Visitation schedules and drop off/pick-ups
The most important aspect of any parenting plan is a visitation schedule, which depends on your family’s own individual circumstances. For co-parents who live in different states or are geographically far from one another, a visitation schedule will be even more necessary, as weekly visitation is probably not possible. Even if you live minutes away from your former spouse, a visitation schedule will guide many critical details and take the stress out of co-parenting.
The two questions a visitation schedule will answer are when and where visitation with the non-custodial parent will take place. A visitation schedule will determine how often visitation will occur (e.g. several times a week, a couple of times a month, one or two long periods during the year). Rather than trying to figure this out weekly, a parenting plan allows parents to agree and determine this several year ahead of time, eliminating the need for contentious discussions down the line. It is important that parents put aside their differences and work together in crafting a visitation schedule that incorporates their own schedules and their children’s obligations (school, sports, lessons, etc.) into a plan that works in practice.
A parenting plan will also set forth how decisions regarding your child’s medical will be made. Will one parent make the decisions or will both parents be required to contribute to the decision? Medical decisions can range from treatment for illness or the child’s braces. Figuring out these issues and who will make these decisions ahead of time can eliminate the need for angry discussions later.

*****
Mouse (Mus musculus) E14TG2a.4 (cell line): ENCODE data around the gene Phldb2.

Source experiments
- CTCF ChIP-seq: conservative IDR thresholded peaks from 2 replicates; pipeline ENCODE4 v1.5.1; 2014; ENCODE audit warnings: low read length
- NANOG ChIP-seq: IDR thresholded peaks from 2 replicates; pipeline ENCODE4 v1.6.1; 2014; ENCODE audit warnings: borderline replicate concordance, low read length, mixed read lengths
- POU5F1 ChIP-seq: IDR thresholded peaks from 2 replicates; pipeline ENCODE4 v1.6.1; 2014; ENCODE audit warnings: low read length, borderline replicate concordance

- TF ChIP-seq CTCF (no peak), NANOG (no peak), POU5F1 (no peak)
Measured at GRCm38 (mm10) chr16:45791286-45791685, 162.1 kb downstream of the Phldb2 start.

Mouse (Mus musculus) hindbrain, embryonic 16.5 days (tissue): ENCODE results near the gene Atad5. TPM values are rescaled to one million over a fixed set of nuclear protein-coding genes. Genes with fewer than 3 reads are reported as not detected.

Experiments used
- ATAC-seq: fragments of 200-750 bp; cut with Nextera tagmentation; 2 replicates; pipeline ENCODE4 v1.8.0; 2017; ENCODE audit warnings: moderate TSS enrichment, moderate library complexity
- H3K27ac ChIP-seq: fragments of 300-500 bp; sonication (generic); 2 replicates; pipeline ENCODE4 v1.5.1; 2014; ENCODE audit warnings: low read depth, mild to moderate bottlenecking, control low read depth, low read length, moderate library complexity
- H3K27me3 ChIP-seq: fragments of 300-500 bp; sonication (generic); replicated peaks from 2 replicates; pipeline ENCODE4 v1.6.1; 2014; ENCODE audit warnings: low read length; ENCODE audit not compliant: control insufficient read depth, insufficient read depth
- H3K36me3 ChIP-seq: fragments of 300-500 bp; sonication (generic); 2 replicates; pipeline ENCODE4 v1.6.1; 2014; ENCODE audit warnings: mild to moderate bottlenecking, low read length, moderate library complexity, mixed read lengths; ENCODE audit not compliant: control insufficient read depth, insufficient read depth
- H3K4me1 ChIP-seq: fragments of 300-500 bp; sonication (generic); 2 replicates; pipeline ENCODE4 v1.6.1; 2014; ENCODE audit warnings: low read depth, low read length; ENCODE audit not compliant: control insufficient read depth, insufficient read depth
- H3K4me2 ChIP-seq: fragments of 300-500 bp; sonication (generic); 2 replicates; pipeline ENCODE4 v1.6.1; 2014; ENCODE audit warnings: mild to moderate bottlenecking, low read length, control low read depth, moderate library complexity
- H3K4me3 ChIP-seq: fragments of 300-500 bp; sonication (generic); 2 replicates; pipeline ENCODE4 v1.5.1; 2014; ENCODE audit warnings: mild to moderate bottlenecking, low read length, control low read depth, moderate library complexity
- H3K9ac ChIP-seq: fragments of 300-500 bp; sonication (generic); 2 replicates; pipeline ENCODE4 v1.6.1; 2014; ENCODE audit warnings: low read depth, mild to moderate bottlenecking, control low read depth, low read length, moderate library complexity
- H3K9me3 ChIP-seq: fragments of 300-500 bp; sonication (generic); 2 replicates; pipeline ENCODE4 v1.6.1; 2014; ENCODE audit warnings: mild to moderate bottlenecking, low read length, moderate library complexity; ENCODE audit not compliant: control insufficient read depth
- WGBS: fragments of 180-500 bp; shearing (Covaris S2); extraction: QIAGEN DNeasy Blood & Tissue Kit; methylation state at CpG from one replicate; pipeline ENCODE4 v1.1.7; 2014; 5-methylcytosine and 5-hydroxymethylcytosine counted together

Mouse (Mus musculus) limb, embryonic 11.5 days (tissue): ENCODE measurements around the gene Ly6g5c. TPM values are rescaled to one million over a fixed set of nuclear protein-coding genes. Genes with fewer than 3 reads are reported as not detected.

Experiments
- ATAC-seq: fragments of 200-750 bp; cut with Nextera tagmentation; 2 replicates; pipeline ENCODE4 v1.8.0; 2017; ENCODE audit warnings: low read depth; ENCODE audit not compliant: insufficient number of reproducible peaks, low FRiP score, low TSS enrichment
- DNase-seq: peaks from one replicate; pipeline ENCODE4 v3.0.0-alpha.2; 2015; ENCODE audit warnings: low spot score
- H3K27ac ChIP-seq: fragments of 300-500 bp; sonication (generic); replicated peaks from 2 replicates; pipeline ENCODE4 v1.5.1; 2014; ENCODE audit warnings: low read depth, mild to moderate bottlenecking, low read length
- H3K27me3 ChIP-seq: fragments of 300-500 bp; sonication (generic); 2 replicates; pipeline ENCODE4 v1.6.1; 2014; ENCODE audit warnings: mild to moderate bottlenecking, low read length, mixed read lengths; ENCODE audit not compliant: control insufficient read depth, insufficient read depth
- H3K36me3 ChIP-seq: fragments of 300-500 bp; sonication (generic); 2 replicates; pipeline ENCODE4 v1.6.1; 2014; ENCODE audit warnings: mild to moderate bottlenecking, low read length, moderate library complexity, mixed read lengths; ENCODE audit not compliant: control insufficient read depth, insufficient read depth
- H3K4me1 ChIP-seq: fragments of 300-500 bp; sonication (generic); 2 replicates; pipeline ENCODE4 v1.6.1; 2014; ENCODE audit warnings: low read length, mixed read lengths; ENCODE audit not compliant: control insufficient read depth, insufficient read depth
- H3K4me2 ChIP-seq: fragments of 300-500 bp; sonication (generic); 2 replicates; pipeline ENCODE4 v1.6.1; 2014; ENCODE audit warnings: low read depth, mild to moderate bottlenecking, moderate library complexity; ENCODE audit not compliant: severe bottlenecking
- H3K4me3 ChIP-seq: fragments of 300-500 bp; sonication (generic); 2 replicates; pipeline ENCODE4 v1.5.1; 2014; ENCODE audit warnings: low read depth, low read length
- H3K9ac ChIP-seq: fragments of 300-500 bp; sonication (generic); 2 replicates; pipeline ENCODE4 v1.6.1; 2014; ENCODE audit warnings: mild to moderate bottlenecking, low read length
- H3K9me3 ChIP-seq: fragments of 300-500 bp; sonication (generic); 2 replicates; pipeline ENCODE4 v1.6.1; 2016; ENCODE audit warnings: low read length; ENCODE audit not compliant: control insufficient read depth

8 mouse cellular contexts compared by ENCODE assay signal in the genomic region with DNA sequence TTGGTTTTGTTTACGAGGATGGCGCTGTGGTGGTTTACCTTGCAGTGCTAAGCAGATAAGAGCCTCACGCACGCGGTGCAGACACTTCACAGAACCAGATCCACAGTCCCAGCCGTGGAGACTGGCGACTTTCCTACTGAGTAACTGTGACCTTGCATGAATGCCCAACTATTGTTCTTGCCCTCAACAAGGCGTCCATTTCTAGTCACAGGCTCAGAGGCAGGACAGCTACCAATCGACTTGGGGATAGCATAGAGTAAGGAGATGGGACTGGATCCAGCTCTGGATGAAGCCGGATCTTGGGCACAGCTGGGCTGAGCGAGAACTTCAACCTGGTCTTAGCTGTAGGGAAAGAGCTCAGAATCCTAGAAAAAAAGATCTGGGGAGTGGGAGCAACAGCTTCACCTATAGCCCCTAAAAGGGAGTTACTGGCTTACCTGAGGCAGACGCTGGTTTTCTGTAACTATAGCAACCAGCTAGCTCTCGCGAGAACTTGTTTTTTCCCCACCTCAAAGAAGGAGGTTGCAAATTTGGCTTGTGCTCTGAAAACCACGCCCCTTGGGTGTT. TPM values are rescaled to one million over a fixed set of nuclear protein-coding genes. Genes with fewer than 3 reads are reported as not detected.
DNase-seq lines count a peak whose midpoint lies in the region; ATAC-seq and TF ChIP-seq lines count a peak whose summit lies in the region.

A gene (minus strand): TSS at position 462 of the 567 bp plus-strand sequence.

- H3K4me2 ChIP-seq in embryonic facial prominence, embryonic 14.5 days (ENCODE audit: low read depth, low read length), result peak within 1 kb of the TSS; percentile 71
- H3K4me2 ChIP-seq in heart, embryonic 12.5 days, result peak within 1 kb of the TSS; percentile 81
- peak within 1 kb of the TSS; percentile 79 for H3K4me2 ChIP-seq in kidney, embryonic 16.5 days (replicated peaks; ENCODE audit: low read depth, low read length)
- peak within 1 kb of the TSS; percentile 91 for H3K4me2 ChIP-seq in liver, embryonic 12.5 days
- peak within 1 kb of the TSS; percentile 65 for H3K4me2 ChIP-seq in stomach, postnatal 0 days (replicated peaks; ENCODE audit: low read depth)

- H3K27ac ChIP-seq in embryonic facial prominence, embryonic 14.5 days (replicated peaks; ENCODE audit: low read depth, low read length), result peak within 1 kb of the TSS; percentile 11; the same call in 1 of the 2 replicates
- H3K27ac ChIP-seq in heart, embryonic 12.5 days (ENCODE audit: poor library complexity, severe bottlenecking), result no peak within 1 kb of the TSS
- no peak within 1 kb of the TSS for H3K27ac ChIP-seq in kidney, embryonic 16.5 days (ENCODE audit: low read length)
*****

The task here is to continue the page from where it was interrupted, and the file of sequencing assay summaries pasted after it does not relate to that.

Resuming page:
A parenting plan will also set forth whether one or both parents will make decisions about a child’s education. These decisions can include where a child will attend school, any educational enrichment programs they will participate in, and the need to address any problems a child may be having.
Which extracurricular activities a child participates in is also another issue that can be addressed in a parenting plan. This portion may be as detailed as whether a child will participate in piano or soccer or may more broadly which parent has decision over this. For example, a parenting plan may state that the mother may decide the child’s winter activities and the father may decide the summer activities.
Finally, a parenting plan gives parents the opportunity to plan for the long-term future of their children. A toddler’s needs and activities will not be the same in three years, so a parenting plan can allow parents to make all of the above decisions ahead of time. For example, a visitation schedule may state that a father may visit with his six-month-old twice a week during the day but may allow for overnight visits once the child turns one year old. Or, a parenting plan may take into account pick-up and drop-off needs as the child gets older.
While the divorce or break-up may be painful, planning how you will successfully co-parent does not have to be. Allow our experienced team of family law attorneys dedicated to helping California families to craft a parenting plan that works for your life and your child’s life. Contact us today for assistance.